Children’s Rights

The Children’s Rights and Business Principles call on business everywhere, large and small, to respect and support children’s rights throughout their activities and business relationships, including in the workplace, marketplace, community and environment.

UNICEF, the UN Global Compact and Save the Children developed the Children’s Rights and Business Principles (CRBPs) to guide business in maximising their positive impacts and minimising their negative impacts on children. The CRBPs set out business actions to respect and support children’s rights.

The CRBPs are derived from internationally recognised human rights of children, and founded in the rights outlined in the UN Convention on the Rights of the Child (the most ratified human rights treaty in the world, ratified by Australia in 1990) and ILO Conventions No. 182 on the Worst Forms of Child Labour and No. 138 on the Minimum Age.

“Children under 18 years old account for almost one third of the world’s population. It is inevitable that business, whether small or large, will interact with and have an effect on the lives of children both directly and indirectly. Children are key stakeholders of business – as consumers, family members of employees, young workers, and as future employees and business leaders. At the same time, children are key members of the communities in which business operates. Save the Children, the UN Global Compact and UNICEF hope that these Principles will serve as inspiration ad a guide for all business in their interactions with children.”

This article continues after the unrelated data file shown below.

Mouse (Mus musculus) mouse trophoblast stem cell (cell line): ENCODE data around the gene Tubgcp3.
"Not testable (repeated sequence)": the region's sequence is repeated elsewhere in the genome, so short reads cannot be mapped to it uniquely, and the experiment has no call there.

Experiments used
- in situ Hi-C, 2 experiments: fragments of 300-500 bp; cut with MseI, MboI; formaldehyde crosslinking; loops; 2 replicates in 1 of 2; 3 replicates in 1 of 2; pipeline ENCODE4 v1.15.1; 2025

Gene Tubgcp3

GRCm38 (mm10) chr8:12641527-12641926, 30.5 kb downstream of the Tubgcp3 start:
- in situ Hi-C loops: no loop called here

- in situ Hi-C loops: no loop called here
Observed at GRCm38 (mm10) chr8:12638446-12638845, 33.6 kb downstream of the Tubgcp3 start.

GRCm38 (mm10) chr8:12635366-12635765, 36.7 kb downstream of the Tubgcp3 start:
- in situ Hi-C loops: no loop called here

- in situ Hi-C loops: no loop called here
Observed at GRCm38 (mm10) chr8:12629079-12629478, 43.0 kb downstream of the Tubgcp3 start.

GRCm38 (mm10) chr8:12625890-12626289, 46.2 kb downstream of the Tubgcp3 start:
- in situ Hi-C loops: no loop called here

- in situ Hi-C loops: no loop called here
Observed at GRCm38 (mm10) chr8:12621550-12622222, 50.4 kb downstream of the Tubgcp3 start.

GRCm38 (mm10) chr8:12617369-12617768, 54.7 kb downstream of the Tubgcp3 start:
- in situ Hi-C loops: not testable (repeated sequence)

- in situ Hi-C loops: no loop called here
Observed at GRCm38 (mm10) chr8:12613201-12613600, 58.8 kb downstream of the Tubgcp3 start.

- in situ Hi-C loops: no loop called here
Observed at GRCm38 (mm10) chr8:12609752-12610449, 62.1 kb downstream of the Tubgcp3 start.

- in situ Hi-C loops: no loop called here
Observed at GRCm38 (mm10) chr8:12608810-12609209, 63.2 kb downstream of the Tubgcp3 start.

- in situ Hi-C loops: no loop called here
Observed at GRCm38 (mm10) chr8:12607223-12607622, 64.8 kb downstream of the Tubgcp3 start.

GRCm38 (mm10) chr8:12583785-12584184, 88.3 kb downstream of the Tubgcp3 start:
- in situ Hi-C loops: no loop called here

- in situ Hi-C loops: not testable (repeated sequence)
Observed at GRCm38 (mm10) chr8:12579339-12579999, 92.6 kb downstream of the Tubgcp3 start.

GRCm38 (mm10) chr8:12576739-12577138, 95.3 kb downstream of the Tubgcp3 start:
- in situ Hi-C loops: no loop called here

The Children’s Rights and Business Principles are that businesses should:


Principle 1: Meet their responsibility to respect children’s rights and commit to supporting the human rights of children.
Principle 2: Contribute to the elimination of child labour, including in all business activities and business relationships.
Principle 3: Provide decent work for young workers, parents and caregivers.
Principle 4: Ensure the protection and safety of children in all business activities and facilities.
Principle 5: Ensure that products and services are safe, and seek to support children’s rights through them.
Principle 6: Use marketing and advertising that respect and support children’s rights.
Principle 7: Respect and support children’s rights in relation to the environment and to land acquisition and use.
Principle 8: Respect and support children’s rights in security arrangements.
Principle 9: Help protect children affected by emergencies.
Principle 10: Reinforce community and government efforts to protect and fulfil children’s rights.

Engagement Platforms

Children’s Rights and Business Principles
Website: Children’s Rights and Business Principles

Key resources are available here

Get in touch to let us know what your business is doing to respect and support children’s rights